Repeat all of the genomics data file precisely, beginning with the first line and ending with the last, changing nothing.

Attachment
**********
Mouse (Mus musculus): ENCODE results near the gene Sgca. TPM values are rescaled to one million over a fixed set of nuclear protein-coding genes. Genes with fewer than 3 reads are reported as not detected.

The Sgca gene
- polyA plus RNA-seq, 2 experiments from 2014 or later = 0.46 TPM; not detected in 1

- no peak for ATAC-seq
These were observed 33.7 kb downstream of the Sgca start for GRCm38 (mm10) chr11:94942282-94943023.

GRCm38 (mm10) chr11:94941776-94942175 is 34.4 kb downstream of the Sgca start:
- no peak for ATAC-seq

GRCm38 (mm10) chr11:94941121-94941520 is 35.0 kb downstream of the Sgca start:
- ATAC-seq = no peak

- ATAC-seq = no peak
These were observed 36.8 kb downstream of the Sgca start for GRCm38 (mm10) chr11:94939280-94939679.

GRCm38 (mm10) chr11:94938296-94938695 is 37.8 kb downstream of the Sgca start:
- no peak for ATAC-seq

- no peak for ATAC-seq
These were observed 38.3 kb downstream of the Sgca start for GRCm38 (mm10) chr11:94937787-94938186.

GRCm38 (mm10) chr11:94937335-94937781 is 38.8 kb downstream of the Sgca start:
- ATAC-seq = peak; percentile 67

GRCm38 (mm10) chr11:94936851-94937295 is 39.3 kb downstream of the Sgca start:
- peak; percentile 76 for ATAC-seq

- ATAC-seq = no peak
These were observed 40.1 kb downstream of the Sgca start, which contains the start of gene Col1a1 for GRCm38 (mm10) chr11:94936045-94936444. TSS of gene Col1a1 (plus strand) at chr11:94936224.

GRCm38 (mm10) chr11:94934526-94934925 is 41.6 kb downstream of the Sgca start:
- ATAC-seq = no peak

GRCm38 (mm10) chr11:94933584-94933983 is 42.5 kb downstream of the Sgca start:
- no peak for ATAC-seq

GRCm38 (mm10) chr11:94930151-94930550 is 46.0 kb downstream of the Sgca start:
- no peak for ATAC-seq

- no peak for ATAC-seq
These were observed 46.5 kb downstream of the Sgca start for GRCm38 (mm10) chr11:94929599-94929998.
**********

Mouse (Mus musculus): ENCODE results near the gene Sgca. TPM values are rescaled to one million over a fixed set of nuclear protein-coding genes. Genes with fewer than 3 reads are reported as not detected.

The Sgca gene
- polyA plus RNA-seq, 2 experiments from 2014 or later = 0.46 TPM; not detected in 1

- no peak for ATAC-seq
These were observed 33.7 kb downstream of the Sgca start for GRCm38 (mm10) chr11:94942282-94943023.

GRCm38 (mm10) chr11:94941776-94942175 is 34.4 kb downstream of the Sgca start:
- no peak for ATAC-seq

GRCm38 (mm10) chr11:94941121-94941520 is 35.0 kb downstream of the Sgca start:
- ATAC-seq = no peak

- ATAC-seq = no peak
These were observed 36.8 kb downstream of the Sgca start for GRCm38 (mm10) chr11:94939280-94939679.

GRCm38 (mm10) chr11:94938296-94938695 is 37.8 kb downstream of the Sgca start:
- no peak for ATAC-seq

- no peak for ATAC-seq
These were observed 38.3 kb downstream of the Sgca start for GRCm38 (mm10) chr11:94937787-94938186.

GRCm38 (mm10) chr11:94937335-94937781 is 38.8 kb downstream of the Sgca start:
- ATAC-seq = peak; percentile 67

GRCm38 (mm10) chr11:94936851-94937295 is 39.3 kb downstream of the Sgca start:
- peak; percentile 76 for ATAC-seq

- ATAC-seq = no peak
These were observed 40.1 kb downstream of the Sgca start, which contains the start of gene Col1a1 for GRCm38 (mm10) chr11:94936045-94936444. TSS of gene Col1a1 (plus strand) at chr11:94936224.

GRCm38 (mm10) chr11:94934526-94934925 is 41.6 kb downstream of the Sgca start:
- ATAC-seq = no peak

GRCm38 (mm10) chr11:94933584-94933983 is 42.5 kb downstream of the Sgca start:
- no peak for ATAC-seq

GRCm38 (mm10) chr11:94930151-94930550 is 46.0 kb downstream of the Sgca start:
- no peak for ATAC-seq

- no peak for ATAC-seq
These were observed 46.5 kb downstream of the Sgca start for GRCm38 (mm10) chr11:94929599-94929998.